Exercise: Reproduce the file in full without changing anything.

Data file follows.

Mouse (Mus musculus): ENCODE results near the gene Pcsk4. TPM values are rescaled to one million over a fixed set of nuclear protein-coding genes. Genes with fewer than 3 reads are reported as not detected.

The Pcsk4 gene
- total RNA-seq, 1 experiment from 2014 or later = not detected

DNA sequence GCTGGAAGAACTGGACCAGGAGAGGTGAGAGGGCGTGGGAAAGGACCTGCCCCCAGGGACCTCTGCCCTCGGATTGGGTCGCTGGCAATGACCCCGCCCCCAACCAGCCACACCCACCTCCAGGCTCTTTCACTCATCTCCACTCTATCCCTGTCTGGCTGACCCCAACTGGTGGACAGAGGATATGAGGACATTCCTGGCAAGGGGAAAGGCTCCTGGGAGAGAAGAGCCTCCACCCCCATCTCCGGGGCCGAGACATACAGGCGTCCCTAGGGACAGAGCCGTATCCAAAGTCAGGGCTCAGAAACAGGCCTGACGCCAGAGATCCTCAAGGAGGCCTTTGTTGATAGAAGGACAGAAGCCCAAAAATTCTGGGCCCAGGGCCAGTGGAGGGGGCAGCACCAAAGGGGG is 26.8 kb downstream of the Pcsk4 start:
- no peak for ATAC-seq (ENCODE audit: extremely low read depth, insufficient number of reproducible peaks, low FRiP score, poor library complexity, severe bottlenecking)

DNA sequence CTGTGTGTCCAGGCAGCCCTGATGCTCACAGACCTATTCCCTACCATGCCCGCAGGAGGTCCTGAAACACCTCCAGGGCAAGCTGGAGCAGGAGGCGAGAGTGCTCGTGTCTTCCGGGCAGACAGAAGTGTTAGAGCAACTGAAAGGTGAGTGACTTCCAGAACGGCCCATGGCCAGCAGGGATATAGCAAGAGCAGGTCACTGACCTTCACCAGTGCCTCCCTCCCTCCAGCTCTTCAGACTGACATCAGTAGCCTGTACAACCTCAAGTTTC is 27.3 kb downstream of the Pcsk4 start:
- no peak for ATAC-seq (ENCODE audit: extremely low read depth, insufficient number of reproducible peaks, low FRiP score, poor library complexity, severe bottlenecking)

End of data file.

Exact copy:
Mouse (Mus musculus): ENCODE results near the gene Pcsk4. TPM values are rescaled to one million over a fixed set of nuclear protein-coding genes. Genes with fewer than 3 reads are reported as not detected.

The Pcsk4 gene
- total RNA-seq, 1 experiment from 2014 or later = not detected

DNA sequence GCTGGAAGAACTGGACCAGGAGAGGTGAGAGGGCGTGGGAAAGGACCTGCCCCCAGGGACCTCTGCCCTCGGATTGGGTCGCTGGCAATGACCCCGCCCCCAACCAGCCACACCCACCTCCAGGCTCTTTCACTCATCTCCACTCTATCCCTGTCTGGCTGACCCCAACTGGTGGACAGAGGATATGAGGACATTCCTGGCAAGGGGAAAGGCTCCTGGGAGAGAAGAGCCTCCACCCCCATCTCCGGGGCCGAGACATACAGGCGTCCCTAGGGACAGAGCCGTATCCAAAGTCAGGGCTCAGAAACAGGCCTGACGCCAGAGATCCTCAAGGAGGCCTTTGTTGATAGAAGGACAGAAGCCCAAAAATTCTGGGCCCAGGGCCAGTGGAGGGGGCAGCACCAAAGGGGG is 26.8 kb downstream of the Pcsk4 start:
- no peak for ATAC-seq (ENCODE audit: extremely low read depth, insufficient number of reproducible peaks, low FRiP score, poor library complexity, severe bottlenecking)

DNA sequence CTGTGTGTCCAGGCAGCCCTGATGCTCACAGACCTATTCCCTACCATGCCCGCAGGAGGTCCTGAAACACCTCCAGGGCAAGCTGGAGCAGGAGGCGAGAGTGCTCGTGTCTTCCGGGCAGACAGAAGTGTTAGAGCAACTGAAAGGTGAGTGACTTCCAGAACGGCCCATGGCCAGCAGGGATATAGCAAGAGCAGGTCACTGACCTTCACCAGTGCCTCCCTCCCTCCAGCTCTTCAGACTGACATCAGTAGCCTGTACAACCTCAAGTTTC is 27.3 kb downstream of the Pcsk4 start:
- no peak for ATAC-seq (ENCODE audit: extremely low read depth, insufficient number of reproducible peaks, low FRiP score, poor library complexity, severe bottlenecking)